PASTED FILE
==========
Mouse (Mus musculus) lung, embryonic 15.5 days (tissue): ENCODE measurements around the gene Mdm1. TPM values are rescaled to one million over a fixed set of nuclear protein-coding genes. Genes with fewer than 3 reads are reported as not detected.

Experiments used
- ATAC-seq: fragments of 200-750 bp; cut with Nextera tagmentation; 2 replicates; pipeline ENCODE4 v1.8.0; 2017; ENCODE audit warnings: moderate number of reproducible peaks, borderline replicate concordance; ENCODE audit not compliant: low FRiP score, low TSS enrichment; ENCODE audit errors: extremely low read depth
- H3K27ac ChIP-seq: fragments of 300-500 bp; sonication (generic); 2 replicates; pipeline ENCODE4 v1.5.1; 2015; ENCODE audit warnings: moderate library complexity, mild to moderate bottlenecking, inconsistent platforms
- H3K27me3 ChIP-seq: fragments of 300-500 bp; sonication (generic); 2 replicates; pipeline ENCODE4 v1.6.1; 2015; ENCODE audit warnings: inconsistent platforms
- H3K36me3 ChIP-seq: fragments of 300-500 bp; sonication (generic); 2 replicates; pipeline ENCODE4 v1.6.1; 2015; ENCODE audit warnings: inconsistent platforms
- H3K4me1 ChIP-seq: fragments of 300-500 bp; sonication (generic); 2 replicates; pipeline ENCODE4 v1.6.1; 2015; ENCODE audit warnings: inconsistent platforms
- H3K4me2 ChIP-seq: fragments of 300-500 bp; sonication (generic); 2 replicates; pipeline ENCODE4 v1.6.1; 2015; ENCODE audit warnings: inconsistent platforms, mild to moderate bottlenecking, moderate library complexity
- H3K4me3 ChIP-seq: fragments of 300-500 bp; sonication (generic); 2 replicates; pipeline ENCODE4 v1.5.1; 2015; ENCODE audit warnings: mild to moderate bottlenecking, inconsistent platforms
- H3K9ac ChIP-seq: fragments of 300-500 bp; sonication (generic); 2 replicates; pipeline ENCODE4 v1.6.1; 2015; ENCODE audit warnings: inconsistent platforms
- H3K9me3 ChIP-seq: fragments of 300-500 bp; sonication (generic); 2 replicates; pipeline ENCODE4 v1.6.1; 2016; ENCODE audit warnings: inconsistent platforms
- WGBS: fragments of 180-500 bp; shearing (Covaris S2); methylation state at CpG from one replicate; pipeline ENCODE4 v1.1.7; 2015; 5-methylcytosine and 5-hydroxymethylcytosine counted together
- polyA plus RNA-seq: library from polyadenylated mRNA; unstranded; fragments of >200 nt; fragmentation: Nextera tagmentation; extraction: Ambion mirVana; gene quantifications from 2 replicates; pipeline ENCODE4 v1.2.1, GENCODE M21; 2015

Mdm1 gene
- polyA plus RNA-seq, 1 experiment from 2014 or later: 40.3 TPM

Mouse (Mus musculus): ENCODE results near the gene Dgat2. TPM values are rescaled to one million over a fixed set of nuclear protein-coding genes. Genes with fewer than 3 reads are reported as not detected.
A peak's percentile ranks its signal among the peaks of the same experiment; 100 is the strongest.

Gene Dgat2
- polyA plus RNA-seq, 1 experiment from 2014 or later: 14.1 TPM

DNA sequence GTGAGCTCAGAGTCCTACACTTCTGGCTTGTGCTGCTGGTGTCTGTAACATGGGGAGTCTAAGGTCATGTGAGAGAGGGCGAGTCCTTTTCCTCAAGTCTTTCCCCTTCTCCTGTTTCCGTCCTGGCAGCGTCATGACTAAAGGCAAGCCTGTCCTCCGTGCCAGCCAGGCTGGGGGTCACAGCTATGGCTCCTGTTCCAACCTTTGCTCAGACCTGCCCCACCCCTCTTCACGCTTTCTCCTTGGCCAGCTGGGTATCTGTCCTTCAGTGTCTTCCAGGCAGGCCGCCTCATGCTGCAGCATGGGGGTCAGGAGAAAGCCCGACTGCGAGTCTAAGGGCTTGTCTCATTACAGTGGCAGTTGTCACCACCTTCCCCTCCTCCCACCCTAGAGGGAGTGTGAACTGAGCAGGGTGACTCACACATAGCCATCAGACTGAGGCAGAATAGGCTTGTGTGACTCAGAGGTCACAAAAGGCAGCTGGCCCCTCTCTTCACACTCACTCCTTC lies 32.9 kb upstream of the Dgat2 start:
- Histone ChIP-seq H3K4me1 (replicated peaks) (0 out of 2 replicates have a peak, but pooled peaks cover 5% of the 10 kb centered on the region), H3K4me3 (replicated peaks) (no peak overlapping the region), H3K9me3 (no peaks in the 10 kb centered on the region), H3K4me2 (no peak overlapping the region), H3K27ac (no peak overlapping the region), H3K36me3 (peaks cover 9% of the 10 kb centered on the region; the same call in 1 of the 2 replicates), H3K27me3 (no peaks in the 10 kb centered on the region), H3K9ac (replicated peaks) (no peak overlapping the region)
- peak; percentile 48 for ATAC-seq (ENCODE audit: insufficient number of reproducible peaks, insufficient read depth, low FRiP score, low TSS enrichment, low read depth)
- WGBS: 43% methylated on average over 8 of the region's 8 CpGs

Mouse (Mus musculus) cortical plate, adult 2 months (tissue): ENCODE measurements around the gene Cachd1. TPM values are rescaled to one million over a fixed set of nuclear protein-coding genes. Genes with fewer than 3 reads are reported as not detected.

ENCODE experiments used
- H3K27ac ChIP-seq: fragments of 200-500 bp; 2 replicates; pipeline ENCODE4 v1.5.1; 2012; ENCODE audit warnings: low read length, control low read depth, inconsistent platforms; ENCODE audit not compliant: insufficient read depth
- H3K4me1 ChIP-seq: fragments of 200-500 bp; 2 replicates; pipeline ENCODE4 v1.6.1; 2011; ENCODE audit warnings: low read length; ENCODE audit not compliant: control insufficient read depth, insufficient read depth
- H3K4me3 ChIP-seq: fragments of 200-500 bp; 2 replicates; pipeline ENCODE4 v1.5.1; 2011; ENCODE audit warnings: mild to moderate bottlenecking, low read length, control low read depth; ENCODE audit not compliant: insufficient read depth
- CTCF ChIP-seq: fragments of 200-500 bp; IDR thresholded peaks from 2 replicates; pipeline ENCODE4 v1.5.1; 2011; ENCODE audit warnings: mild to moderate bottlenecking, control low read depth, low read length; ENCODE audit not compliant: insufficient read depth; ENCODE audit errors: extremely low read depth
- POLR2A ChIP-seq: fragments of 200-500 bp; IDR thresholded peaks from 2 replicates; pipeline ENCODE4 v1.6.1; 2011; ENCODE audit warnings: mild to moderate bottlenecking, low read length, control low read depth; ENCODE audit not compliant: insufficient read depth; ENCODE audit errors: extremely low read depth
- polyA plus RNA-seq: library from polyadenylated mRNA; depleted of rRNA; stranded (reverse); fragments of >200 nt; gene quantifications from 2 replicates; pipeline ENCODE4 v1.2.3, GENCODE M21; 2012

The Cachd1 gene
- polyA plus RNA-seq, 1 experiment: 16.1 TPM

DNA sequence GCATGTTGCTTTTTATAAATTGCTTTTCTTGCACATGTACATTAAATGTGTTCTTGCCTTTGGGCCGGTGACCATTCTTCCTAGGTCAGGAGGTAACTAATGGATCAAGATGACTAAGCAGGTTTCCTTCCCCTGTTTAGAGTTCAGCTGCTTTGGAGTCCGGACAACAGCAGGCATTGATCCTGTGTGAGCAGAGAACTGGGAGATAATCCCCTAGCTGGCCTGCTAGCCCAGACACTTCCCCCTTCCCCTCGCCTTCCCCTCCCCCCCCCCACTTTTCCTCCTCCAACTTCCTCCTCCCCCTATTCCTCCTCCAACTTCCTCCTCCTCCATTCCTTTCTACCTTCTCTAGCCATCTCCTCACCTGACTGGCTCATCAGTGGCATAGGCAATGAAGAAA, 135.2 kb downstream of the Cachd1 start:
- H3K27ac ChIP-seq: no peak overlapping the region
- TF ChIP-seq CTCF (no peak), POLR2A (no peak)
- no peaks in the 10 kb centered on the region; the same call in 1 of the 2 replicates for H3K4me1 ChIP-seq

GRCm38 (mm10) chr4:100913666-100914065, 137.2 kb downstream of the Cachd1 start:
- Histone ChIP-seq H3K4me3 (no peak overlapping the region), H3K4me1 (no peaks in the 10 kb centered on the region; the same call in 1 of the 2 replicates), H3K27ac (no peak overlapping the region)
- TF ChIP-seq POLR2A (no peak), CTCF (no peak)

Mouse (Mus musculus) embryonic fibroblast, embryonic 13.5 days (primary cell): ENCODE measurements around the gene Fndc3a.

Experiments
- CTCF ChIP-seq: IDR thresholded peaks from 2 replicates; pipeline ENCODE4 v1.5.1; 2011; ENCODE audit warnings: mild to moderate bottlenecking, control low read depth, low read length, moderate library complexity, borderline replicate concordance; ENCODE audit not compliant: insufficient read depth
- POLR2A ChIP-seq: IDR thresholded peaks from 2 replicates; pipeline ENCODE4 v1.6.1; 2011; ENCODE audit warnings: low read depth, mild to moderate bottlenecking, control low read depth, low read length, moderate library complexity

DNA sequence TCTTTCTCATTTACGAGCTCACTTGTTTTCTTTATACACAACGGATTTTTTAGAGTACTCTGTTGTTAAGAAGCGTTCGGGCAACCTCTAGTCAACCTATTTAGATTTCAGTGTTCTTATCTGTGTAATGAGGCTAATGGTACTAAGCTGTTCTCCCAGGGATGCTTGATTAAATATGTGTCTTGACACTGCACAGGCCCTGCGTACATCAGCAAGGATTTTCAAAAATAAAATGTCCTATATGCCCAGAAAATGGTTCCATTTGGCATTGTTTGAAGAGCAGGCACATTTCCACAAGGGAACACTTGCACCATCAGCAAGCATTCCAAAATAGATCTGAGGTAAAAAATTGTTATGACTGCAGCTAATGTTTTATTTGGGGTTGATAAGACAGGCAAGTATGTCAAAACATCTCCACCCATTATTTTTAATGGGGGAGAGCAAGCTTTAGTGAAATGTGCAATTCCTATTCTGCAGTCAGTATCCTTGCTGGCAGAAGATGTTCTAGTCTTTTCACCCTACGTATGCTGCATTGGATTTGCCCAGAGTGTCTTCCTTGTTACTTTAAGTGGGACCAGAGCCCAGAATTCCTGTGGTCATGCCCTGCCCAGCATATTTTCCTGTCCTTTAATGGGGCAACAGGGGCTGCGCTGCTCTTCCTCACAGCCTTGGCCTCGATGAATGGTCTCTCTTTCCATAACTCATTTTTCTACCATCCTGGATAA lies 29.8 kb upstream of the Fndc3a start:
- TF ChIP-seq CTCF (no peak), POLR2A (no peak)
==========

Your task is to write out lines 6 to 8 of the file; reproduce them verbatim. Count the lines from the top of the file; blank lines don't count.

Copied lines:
- H3K36me3 ChIP-seq: fragments of 300-500 bp; sonication (generic); 2 replicates; pipeline ENCODE4 v1.6.1; 2015; ENCODE audit warnings: inconsistent platforms
- H3K4me1 ChIP-seq: fragments of 300-500 bp; sonication (generic); 2 replicates; pipeline ENCODE4 v1.6.1; 2015; ENCODE audit warnings: inconsistent platforms
- H3K4me2 ChIP-seq: fragments of 300-500 bp; sonication (generic); 2 replicates; pipeline ENCODE4 v1.6.1; 2015; ENCODE audit warnings: inconsistent platforms, mild to moderate bottlenecking, moderate library complexity